For those of you who aren’t familiar, here’s a nice little primer on the 15-minute adventuring day. It all boils down to the idea that, as soon the party expends a few resources (spells per day, hit points, etc.) they’ll call a halt, find the nearest broom cupboard to hole up in, and camp for the night. Eight hours later they rise refreshed, ready to take on the world (read: another measly encounter) with all their renewed powers. Needless to say, this is less than heroic behavior.

For all of its shortcomings, 4th Edition D&D did a great job combating this problem, introducing the concept of the short rest. This 5-minute breather allowed players to regain “encounter powers” and spend “healing surges” to replenish their hp. 5th Edition continued the trend, allowing for players to spend hit dice to recover hit points on a short rest. Sadly, as much as I love me some Pathfinder, the solution there appears to be “buy a wand of cure light wounds.”

If you look for articles and troll the forums, you’ll see a lot of the same advice about “harass the lazy jerks with wandering monsters” and “put in some kind of time limit.” Maybe I’m blessed with good players, but my current group tends to make it a point of honor to make progress before nap time.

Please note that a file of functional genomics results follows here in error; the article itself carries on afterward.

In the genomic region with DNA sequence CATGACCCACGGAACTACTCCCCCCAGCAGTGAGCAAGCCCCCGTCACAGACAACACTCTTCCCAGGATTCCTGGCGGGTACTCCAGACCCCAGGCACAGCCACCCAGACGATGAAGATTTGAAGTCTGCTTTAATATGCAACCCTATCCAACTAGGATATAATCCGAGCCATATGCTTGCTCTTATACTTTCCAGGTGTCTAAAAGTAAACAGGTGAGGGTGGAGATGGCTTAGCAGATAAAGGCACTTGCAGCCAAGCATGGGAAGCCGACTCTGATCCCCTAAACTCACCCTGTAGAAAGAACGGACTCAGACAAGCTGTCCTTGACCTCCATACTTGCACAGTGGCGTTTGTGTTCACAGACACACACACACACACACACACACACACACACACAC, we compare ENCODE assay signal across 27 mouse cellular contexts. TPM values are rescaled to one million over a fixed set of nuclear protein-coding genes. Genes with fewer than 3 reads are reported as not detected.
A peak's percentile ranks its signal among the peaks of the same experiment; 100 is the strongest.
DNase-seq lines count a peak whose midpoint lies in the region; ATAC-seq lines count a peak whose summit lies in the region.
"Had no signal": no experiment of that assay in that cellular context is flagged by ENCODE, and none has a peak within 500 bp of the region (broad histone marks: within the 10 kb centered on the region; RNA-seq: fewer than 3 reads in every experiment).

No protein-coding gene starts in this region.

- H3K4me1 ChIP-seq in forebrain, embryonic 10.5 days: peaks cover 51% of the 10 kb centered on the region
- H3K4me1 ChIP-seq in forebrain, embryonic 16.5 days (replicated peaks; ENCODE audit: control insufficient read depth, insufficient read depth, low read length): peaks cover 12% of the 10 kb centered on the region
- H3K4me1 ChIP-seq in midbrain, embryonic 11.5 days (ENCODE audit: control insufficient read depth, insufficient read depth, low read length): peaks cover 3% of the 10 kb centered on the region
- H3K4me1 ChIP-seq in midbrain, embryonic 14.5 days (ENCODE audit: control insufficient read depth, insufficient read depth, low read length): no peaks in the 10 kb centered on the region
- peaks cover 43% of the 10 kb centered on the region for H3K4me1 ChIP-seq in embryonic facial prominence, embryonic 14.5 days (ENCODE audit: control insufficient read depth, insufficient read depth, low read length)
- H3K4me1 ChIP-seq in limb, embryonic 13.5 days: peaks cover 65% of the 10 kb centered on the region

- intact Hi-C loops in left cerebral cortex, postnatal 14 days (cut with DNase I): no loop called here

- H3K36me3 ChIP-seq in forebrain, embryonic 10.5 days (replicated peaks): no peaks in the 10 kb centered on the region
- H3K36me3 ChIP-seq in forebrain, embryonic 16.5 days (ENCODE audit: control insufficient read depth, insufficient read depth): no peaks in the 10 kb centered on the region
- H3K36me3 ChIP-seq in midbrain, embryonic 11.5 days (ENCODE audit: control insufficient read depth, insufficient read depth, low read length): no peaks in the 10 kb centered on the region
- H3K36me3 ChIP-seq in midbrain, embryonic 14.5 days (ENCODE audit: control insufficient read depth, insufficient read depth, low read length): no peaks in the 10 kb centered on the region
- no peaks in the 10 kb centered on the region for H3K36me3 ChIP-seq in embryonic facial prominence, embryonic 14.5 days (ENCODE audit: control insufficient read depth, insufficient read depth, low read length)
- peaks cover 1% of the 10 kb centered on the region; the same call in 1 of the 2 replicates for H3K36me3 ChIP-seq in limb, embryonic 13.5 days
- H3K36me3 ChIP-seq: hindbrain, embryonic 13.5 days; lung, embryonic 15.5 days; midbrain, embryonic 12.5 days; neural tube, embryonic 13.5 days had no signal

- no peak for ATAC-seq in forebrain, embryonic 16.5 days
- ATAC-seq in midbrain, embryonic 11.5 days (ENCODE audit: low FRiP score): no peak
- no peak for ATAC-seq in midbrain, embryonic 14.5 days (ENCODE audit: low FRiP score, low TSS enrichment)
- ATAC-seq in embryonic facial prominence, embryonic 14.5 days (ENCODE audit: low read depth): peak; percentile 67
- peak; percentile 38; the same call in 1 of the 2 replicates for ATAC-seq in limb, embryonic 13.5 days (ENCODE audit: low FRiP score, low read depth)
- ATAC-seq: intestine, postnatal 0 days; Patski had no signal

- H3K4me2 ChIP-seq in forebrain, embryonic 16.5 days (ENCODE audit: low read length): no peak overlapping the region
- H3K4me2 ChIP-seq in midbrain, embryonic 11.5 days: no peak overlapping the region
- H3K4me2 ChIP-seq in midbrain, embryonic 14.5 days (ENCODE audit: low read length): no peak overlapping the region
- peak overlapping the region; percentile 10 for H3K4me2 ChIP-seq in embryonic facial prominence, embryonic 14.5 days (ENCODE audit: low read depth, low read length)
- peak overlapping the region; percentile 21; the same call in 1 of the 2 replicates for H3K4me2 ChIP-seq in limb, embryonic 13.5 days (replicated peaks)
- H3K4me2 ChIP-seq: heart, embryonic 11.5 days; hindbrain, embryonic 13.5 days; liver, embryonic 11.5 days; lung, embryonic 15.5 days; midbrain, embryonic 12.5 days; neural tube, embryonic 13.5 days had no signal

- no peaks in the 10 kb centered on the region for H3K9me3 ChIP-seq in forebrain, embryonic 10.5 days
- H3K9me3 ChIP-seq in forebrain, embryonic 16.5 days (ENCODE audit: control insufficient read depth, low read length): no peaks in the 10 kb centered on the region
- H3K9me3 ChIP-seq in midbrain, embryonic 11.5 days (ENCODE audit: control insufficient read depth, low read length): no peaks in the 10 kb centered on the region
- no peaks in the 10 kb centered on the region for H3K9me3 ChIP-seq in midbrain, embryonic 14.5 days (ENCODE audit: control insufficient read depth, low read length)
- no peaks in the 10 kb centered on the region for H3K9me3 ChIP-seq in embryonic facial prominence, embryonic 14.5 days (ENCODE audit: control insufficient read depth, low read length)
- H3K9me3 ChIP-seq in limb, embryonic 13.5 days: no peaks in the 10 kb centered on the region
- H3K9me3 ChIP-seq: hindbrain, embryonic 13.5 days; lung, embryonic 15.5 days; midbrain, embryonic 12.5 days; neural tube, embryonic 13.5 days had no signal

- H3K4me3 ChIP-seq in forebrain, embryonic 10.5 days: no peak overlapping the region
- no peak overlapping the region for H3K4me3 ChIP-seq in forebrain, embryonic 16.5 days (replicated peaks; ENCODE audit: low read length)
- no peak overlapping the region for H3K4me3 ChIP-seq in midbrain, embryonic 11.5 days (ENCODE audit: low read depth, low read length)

As for myself, I’ve learned to accept the 15-minute adventuring day as the cost of doing business. This probably has something to do with my experience in Oblivion. I couldn’t understand why the game was so hard! I’d spend hours running into dungeons, hacking away at zombies, and then running outside again. I can’t tell you how many sandwiches I made for myself waiting for that stupid health bar to replenish. Thank Gygax my buddy came over, mocked me mercilessly, and told me about the sleeping mechanic.

“You mean I can just hit two buttons, pass out, and regain my HP?”


After that I started referring to my hapless bard as Snorlax.

How about you kids? Do you find the 15-minute adventuring day to be a problem at your tables? How do you combat it?